About this WINE
Robert Parker describes Jean-François Coche-Dury as "one of the greatest winemakers on planet earth", and few would beg to differ. Painfully small yields and meticulously precise winemaking are what give the wines their character and intensity. His top wines spend an astonishing 22 months in barriques and are lightly fined but never filtered prior to bottling.
What is it that makes a domaine a cult? This is arguably the most sought after internationally of all white Burgundy domaines. You might expect to be able to put a finger on why the wines are so good. Are the yields low? Not exceptionally. Is there some wizardry during the vinification or élévage? Sometimes I think it is just that Jean François Coche-Dury has green fingers! His reds are beautiful, perfumed wines as well, though mostly from lesser appellations. They are destalked and only lightly extracted during a relatively short vinification. They can be an excellent inexpensive choice in restaurants.
These are exceptionally intense, powerful and long-lived wines. They are full bodied but never cloying, with the concentrated fruit always being underpinned by crisp and balanced acidity.
Jean-Francois Coche officially retired in 2010 but there will clearly be continuity of style in the hands of his son Raphael who has been working alongside his father since 2003. There have been some changes already in the detail: the vineyards are now all ploughed, and a pneumatic press has been ordered to work alongside the old mechanical Vaslin.
The wines are firmly crushed before pressing, which must surely be a factor in the Coche-Dury style, then fermented and matured in barrels using a relatively low percentage of new wood, not exceeding 25% except for the very top wines. The whites are racked in July, when the barrels of a given cuvée are blended, then returned to cask for a second winter, being bottled cask by cask in April of their second year. It should be noted that bottles labelled Meursault without designation of vineyard may come from different vineyards. For example the cuvées of Narvaux, Chaumes and Vireuils are kept separate, though each importer will know which he has ordered and received.
My first two visits in Burgundy, as a fledgling merchant in 1981, were to Lafon and Coche-Dury. At that stage and with the money available I felt I could not work with both, so chose the former. Would that I had had the common sense or courage to have taken up allocations from both, which were then available!. As if to rub it in, I found a bottle of 1985 Meursault Rougeots lurking in the back of my cellar in 2008 and it was a sublime bottle of wine, having reached its peak of flavour in unhurried fashion.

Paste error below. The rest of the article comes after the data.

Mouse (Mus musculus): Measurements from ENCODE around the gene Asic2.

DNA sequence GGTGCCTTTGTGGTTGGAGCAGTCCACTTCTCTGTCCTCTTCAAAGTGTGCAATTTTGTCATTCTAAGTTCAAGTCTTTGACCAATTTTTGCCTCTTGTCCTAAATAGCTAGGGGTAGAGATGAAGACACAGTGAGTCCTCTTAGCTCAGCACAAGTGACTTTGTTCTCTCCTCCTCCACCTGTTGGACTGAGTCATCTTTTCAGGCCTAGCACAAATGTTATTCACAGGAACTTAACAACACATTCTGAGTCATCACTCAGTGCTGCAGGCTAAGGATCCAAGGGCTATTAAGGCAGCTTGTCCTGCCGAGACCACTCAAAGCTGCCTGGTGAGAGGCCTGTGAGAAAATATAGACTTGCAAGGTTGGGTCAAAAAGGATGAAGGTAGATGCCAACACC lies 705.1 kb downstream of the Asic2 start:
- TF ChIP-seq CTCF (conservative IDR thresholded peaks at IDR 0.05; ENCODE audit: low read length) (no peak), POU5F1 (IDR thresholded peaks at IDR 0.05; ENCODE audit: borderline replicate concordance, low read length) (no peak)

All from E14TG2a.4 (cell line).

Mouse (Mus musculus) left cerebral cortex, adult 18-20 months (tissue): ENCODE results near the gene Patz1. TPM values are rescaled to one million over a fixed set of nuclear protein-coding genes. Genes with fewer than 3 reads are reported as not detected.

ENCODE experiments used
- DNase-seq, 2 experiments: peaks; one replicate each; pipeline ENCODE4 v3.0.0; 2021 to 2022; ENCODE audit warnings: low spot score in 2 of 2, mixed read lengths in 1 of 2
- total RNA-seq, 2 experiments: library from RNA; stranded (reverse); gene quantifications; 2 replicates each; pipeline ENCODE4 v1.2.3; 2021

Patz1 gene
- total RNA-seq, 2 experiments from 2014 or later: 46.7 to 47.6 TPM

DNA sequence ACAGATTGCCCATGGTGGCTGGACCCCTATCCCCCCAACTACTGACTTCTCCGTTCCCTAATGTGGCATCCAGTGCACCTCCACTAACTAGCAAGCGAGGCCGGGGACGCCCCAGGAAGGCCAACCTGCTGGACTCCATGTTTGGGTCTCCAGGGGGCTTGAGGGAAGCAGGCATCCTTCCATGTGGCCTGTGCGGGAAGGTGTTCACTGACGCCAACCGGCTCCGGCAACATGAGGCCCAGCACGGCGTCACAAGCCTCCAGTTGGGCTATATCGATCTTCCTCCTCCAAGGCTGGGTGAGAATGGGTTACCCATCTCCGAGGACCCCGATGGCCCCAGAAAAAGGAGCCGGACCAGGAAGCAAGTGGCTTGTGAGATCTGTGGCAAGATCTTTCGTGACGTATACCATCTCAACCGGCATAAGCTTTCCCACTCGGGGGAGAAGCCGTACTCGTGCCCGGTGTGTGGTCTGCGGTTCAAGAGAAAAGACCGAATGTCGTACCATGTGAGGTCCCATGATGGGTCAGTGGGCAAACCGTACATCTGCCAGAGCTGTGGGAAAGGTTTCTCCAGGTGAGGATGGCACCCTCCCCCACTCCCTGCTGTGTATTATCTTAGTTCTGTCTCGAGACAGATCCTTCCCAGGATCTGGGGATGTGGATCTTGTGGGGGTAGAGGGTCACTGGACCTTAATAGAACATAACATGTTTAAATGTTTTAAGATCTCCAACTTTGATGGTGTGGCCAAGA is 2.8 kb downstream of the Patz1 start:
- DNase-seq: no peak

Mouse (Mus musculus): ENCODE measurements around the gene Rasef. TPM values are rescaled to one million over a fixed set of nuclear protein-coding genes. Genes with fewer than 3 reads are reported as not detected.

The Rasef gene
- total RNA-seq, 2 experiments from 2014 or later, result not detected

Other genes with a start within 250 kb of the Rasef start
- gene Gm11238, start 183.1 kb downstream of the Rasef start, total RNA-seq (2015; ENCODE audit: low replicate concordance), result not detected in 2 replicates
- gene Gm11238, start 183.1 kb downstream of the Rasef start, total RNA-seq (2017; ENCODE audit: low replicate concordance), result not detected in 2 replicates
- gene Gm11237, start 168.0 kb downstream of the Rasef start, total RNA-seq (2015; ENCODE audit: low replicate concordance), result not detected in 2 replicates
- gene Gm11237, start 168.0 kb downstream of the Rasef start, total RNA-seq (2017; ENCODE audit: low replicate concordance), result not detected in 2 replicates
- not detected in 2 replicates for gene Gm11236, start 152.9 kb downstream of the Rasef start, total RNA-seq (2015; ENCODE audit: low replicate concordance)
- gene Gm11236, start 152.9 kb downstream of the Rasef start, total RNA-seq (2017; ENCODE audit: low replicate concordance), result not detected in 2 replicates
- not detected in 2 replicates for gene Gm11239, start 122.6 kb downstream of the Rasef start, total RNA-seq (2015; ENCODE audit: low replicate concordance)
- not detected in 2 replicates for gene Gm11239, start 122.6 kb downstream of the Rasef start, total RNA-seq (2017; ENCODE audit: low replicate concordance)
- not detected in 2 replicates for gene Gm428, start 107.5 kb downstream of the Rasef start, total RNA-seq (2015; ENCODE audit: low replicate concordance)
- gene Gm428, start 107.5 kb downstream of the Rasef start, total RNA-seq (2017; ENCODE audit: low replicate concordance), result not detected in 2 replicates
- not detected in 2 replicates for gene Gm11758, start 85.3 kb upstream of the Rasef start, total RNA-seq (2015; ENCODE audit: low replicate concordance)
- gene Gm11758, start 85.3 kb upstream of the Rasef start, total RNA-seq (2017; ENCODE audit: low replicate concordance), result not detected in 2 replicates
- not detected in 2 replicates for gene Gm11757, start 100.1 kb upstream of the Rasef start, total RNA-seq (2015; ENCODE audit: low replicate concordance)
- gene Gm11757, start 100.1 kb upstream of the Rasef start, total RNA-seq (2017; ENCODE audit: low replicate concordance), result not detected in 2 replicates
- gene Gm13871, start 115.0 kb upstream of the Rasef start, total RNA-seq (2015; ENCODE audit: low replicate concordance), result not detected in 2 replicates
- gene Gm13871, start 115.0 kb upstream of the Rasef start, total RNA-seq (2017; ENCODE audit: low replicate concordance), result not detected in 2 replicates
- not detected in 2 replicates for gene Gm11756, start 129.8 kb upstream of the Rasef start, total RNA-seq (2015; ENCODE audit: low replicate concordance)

Jasper Morris MW, Burgundy Wine Director and author of the award-winning Inside Burgundy comprehensive handbook.
Pinot Noir is probably the most frustrating, and at times infuriating, wine grape in the world. However when it is successful, it can produce some of the most sublime wines known to man. This thin-skinned grape which grows in small, tight bunches performs well on well-drained, deepish limestone based subsoils as are found on Burgundy's Côte d'Or.
Pinot Noir is more susceptible than other varieties to over cropping - concentration and varietal character disappear rapidly if yields are excessive and yields as little as 25hl/ha are the norm for some climats of the Côte d`Or.
Because of the thinness of the skins, Pinot Noir wines are lighter in colour, body and tannins. However the best wines have grip, complexity and an intensity of fruit seldom found in wine from other grapes. Young Pinot Noir can smell almost sweet, redolent with freshly crushed raspberries, cherries and redcurrants. When mature, the best wines develop a sensuous, silky mouth feel with the fruit flavours deepening and gamey "sous-bois" nuances emerging.
The best examples are still found in Burgundy, although Pinot Noir`s key role in Champagne should not be forgotten. It is grown throughout the world with notable success in the Carneros and Russian River Valley districts of California, and the Martinborough and Central Otago regions of New Zealand.